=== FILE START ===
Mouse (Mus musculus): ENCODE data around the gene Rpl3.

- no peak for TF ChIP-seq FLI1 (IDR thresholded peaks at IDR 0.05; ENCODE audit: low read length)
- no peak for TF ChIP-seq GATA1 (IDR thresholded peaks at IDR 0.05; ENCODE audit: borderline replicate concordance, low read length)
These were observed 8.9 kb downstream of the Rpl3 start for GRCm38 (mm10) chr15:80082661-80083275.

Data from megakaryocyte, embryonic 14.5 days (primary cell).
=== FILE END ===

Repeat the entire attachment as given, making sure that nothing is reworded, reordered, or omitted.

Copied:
Mouse (Mus musculus): ENCODE data around the gene Rpl3.

- no peak for TF ChIP-seq FLI1 (IDR thresholded peaks at IDR 0.05; ENCODE audit: low read length)
- no peak for TF ChIP-seq GATA1 (IDR thresholded peaks at IDR 0.05; ENCODE audit: borderline replicate concordance, low read length)
These were observed 8.9 kb downstream of the Rpl3 start for GRCm38 (mm10) chr15:80082661-80083275.

Data from megakaryocyte, embryonic 14.5 days (primary cell).